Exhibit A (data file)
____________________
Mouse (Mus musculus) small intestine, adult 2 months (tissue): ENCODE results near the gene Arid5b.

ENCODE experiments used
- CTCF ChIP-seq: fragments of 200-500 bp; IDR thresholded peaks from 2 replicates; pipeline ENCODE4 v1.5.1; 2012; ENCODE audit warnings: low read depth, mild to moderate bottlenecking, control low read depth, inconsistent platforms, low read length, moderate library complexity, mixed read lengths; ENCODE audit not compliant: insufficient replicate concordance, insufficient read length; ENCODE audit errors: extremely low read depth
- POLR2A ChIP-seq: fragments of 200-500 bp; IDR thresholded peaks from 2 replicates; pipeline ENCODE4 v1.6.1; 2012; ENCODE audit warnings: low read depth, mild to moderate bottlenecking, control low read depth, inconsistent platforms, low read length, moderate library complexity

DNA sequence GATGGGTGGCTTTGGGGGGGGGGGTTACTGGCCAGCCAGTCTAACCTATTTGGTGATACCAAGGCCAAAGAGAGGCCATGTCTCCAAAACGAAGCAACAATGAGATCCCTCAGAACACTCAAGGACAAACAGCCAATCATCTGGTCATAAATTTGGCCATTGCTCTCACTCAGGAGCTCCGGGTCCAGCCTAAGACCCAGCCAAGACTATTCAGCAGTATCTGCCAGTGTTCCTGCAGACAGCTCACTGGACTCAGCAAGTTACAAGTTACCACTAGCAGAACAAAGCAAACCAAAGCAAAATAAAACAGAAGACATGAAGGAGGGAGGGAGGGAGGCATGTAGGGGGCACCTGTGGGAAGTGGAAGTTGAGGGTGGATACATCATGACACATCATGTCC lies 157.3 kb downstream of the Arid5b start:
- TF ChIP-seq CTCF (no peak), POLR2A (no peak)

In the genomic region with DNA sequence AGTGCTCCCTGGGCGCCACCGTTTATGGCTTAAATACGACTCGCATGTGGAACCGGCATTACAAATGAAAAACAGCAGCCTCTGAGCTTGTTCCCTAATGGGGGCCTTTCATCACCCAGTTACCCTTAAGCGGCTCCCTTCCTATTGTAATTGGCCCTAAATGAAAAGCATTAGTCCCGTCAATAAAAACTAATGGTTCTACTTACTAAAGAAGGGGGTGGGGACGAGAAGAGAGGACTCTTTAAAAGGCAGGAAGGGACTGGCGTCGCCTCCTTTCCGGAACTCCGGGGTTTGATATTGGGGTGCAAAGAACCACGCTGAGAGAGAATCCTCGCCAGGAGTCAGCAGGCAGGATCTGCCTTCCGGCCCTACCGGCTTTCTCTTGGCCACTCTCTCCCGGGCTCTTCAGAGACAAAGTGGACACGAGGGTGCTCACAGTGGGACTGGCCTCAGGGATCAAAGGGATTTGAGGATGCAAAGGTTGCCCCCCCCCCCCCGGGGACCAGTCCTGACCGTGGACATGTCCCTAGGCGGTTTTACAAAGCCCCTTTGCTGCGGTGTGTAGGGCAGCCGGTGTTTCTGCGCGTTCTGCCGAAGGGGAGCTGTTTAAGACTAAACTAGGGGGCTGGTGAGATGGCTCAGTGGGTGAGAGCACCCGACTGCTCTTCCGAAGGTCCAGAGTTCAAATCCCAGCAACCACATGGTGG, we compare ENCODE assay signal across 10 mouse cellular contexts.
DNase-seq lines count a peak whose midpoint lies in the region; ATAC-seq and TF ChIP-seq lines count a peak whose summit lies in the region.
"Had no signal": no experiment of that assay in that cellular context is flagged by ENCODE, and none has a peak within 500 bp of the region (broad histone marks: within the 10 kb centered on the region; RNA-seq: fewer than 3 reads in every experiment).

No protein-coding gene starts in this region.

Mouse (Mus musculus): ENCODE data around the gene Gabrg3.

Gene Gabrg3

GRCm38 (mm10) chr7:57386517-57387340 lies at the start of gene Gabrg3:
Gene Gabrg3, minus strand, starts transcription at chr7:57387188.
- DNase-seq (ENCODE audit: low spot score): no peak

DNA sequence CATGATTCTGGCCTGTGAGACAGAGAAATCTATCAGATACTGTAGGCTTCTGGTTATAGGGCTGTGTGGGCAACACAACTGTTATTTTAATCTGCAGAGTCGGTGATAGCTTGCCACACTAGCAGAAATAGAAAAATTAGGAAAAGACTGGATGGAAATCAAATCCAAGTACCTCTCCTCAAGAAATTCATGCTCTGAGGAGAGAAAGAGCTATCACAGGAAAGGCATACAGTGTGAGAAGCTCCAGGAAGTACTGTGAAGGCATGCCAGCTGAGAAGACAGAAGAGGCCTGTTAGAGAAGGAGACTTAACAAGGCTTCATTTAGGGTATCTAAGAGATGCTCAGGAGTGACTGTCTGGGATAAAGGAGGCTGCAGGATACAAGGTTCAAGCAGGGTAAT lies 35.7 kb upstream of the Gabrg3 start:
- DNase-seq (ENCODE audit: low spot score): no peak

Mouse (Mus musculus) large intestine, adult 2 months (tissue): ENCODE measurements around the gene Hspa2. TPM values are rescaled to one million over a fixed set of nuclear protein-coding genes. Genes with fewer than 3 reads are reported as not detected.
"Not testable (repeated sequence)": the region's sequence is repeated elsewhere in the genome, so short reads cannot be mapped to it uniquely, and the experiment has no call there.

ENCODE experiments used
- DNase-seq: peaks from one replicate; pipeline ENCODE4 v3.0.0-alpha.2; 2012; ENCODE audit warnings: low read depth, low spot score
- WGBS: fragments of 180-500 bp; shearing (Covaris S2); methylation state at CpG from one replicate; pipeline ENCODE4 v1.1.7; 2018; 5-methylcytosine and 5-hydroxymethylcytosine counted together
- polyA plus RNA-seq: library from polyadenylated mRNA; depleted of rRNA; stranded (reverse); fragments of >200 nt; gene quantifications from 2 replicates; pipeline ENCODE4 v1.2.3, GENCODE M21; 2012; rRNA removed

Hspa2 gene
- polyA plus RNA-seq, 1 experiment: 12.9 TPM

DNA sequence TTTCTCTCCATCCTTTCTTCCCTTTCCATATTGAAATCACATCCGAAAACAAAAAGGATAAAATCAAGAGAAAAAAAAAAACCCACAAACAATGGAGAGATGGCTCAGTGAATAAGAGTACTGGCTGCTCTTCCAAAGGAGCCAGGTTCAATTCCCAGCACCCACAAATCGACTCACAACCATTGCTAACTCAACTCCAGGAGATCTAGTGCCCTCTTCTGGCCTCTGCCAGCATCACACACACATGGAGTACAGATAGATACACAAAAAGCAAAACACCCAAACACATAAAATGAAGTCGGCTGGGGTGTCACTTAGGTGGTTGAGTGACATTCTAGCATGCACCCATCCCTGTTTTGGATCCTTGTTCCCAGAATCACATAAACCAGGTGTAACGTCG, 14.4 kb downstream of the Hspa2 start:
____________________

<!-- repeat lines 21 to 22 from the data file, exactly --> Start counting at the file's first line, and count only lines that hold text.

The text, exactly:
- DNase-seq: peaks from one replicate; pipeline ENCODE4 v3.0.0-alpha.2; 2012; ENCODE audit warnings: low read depth, low spot score
- WGBS: fragments of 180-500 bp; shearing (Covaris S2); methylation state at CpG from one replicate; pipeline ENCODE4 v1.1.7; 2018; 5-methylcytosine and 5-hydroxymethylcytosine counted together